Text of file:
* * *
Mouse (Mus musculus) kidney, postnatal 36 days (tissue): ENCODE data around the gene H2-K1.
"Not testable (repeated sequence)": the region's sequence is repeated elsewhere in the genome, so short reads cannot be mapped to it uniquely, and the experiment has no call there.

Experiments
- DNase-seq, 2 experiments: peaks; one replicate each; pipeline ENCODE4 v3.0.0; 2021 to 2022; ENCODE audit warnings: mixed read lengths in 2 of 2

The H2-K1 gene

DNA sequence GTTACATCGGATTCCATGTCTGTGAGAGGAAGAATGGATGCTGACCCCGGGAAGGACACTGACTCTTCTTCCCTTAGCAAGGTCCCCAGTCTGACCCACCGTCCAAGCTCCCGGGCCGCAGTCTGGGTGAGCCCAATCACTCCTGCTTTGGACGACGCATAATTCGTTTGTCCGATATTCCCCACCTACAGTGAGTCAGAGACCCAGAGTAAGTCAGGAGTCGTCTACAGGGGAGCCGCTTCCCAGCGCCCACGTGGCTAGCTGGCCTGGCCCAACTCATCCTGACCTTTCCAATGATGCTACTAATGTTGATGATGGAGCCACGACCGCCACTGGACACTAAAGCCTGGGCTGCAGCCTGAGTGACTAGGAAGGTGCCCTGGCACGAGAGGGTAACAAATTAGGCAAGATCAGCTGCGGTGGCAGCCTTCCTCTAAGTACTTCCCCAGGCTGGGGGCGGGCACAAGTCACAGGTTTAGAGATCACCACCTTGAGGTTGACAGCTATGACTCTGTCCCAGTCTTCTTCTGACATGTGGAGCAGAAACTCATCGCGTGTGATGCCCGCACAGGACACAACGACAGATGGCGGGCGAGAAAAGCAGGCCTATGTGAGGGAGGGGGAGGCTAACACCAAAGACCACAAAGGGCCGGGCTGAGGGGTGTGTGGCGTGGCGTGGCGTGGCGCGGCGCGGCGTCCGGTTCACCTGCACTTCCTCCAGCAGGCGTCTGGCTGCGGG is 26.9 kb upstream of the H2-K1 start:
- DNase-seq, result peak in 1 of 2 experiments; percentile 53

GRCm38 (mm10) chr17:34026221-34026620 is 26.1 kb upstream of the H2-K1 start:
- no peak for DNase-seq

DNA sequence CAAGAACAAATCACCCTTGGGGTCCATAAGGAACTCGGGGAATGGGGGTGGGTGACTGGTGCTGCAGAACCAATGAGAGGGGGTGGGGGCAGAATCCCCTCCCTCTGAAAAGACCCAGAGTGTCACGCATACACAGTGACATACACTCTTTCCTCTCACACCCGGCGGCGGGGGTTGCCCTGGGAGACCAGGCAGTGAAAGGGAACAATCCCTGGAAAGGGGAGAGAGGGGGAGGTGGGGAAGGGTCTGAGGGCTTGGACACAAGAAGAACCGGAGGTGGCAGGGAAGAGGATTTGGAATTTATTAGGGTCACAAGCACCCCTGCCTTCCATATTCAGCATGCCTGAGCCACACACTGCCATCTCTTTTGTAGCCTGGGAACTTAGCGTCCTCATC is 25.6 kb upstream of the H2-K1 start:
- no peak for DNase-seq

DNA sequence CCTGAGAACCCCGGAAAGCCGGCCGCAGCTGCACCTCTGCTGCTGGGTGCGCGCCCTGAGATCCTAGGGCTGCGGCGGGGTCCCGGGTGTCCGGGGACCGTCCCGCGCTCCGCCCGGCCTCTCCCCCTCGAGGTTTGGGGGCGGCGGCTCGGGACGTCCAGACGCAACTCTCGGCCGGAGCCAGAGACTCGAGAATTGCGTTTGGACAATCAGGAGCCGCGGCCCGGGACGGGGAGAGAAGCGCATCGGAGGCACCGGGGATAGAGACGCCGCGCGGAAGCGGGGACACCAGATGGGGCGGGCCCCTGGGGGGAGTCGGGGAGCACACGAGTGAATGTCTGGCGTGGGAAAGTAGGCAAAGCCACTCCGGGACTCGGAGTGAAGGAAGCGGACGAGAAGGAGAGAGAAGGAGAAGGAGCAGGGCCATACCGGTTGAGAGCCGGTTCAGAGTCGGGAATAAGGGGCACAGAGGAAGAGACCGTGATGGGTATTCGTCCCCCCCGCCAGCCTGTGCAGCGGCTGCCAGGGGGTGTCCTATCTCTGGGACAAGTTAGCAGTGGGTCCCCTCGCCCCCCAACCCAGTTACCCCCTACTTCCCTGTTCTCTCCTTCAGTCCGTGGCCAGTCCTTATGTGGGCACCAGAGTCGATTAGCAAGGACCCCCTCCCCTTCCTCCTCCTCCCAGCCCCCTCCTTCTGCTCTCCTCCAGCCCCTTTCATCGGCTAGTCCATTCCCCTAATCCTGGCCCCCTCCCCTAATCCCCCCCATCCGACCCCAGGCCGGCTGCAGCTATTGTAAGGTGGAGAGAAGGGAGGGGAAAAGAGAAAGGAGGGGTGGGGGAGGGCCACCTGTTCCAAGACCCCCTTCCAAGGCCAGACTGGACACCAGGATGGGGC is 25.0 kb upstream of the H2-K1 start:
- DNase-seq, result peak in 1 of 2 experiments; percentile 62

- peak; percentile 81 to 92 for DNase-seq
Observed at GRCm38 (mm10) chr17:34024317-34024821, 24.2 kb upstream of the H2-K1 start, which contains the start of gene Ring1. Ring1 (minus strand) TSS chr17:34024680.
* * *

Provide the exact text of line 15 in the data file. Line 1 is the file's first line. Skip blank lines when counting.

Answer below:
Observed at GRCm38 (mm10) chr17:34024317-34024821, 24.2 kb upstream of the H2-K1 start, which contains the start of gene Ring1. Ring1 (minus strand) TSS chr17:34024680.